Malmgren v. McColgan , 20 Cal.2d 424
HARRIET C. MALMGREN, Respondent, v. CHARLES J. McCOLGAN, as Franchise Tax Commissioner, etc., Appellant.
DAISY F. CASWELL, Respondent, v. CHARLES J. McCOLGAN, as Franchise Tax Commissioner, etc., Appellant.
Earl Warren, Attorney General, H. H. Linney, James J. Arditto, and Valentine Brookes, Deputies Attorney General, for Appellant.
Joseph C. Meyerstein for Respondents.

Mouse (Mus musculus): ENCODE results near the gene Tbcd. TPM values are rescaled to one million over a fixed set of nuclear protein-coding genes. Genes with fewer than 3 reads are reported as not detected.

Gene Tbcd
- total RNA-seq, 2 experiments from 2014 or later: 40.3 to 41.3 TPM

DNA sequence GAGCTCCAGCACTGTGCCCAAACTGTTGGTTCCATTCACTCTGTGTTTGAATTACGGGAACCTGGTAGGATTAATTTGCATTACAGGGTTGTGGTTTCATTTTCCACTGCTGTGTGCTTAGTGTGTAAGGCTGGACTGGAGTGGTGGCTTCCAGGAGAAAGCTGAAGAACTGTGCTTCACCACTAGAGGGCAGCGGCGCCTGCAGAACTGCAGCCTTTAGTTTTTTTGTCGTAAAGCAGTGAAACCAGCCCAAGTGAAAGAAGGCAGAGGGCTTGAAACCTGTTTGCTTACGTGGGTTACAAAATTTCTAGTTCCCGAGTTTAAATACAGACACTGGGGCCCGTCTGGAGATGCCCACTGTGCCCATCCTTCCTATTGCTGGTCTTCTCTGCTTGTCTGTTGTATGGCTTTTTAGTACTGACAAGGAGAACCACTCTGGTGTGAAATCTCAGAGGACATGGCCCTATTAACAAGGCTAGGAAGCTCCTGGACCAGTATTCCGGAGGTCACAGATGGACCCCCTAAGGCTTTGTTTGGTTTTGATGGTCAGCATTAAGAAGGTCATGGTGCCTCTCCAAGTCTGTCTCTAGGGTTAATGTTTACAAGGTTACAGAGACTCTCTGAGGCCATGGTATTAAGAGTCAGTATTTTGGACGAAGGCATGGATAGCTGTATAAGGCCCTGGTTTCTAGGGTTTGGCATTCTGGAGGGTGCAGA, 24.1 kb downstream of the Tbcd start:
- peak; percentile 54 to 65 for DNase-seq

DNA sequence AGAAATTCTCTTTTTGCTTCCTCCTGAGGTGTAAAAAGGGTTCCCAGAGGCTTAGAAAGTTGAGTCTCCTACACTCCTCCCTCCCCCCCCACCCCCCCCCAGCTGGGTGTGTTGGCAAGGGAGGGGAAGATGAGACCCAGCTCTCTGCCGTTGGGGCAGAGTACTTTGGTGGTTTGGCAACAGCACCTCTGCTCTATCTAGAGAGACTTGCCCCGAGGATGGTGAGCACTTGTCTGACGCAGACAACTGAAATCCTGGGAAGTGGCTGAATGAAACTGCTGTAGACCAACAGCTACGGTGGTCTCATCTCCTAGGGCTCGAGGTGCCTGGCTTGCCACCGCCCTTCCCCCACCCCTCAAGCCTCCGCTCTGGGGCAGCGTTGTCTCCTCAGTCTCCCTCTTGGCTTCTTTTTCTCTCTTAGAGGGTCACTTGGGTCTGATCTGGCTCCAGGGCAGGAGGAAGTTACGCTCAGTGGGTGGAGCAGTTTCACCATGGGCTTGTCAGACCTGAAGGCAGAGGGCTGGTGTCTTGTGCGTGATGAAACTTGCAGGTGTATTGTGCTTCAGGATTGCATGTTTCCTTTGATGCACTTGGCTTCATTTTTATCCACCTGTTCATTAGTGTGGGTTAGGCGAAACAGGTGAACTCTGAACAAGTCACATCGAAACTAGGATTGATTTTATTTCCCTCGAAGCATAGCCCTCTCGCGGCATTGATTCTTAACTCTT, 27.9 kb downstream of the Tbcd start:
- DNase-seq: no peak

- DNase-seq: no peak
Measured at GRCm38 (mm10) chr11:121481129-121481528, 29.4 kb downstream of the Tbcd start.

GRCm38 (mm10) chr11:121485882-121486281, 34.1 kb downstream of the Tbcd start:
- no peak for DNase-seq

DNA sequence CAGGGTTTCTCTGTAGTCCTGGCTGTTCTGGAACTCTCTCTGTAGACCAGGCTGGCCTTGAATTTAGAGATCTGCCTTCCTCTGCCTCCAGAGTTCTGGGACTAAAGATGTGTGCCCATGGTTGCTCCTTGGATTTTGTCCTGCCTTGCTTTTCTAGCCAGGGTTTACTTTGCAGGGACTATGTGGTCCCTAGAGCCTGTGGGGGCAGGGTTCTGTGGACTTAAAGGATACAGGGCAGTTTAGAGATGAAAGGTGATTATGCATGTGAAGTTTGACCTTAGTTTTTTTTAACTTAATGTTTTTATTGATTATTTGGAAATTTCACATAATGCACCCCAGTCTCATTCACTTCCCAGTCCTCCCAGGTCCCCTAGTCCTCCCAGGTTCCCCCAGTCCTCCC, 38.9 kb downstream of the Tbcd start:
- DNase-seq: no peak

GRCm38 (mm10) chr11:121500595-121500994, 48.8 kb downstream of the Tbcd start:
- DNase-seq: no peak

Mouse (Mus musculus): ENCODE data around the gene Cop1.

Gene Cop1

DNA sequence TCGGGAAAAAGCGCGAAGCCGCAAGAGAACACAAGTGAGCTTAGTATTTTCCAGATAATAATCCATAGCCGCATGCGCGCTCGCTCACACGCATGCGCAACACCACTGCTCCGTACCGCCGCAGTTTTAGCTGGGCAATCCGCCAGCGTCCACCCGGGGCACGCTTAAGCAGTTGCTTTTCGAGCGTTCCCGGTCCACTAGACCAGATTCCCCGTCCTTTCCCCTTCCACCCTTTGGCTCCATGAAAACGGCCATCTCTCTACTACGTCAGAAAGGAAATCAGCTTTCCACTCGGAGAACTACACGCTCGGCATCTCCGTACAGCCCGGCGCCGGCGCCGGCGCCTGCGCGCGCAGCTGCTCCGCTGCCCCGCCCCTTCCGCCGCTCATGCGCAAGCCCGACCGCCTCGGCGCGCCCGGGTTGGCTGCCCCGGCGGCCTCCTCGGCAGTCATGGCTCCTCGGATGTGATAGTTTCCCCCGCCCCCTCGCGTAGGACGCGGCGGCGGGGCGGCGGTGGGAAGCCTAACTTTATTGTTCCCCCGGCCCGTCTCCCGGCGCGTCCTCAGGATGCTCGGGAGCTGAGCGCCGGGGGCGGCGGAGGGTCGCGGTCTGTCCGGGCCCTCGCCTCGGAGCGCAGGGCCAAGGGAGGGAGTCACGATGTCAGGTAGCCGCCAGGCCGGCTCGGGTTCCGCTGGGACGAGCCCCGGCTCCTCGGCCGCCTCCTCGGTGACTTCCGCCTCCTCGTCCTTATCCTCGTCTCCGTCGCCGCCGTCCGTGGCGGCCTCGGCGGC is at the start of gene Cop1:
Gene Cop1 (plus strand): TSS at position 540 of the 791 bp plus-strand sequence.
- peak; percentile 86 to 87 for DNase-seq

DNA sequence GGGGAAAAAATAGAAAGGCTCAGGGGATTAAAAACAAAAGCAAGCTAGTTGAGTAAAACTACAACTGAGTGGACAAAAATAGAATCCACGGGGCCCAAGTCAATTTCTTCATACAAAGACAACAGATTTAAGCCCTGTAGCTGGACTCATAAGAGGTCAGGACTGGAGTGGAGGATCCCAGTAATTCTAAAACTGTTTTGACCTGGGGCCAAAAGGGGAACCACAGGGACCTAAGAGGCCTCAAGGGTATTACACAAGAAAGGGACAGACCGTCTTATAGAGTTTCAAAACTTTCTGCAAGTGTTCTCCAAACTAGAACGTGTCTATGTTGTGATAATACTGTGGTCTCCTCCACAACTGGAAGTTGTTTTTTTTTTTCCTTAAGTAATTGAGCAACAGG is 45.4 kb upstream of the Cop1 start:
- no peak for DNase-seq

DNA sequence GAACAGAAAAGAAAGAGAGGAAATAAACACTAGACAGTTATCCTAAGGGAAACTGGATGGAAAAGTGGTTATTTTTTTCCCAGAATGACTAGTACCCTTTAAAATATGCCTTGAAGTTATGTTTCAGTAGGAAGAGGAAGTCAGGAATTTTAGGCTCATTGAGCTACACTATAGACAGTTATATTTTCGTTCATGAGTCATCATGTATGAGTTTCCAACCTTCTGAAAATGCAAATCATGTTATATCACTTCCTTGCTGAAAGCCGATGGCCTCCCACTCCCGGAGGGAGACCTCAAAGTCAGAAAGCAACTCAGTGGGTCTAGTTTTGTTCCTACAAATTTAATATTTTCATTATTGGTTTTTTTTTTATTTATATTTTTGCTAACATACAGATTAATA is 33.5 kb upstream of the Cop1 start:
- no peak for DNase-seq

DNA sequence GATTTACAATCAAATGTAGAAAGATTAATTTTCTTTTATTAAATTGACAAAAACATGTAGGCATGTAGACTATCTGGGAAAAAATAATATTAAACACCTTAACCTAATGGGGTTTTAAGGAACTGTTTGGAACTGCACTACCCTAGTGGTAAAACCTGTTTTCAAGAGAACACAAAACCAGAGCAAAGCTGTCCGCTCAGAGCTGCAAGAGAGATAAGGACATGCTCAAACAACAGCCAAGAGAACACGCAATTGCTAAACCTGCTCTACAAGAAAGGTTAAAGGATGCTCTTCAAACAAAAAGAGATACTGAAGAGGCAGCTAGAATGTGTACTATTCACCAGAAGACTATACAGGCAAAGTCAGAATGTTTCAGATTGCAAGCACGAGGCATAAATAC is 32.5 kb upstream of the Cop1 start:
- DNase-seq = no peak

George W. Caswell, a resident of San Francisco, died testate on August 22, 1935. His will directed the payment of certain specific bequests, confirmed the right of his wife to one half of the community property and left the balance of the estate to his daughter, Harriet C. Malmgren. Under the decree of final distribution, entered by the court on November 3, 1937, the payment of debts and charges, family allowance and legacies, was approved and the residue was distributed, one half to testator's daughter and one half [20 Cal.2d 426] to his wife. The executrix made a return pursuant to the California Personal Income Tax Act (Stats. 1935, p. 1090; amended by Stats. 1937, p. 1831; Stats. 1939, p. 2528; Stats. 1941, pp. 471, 2121, 3220; Deering's Gen. Laws, Act 8494) on behalf of the estate for each year of its administration. In 1937 she paid from the income account, estate and inheritance taxes, which are non-deductible under section 8 (c) of the act. She made a return setting forth all income received by the estate in 1937 and paid the tax computed on the full amount thereof without deduction. The commissioner returned the tax to the executrix and assessed a tax to testator's wife on one half the income and to testator's daughter on the other half. The taxes so assessed were paid under protest. The trial court overruled appellant's demurrers and granted respondent's motions for judgments on the pleadings. From these judgments this appeal was taken pursuant to a stipulation for consolidation.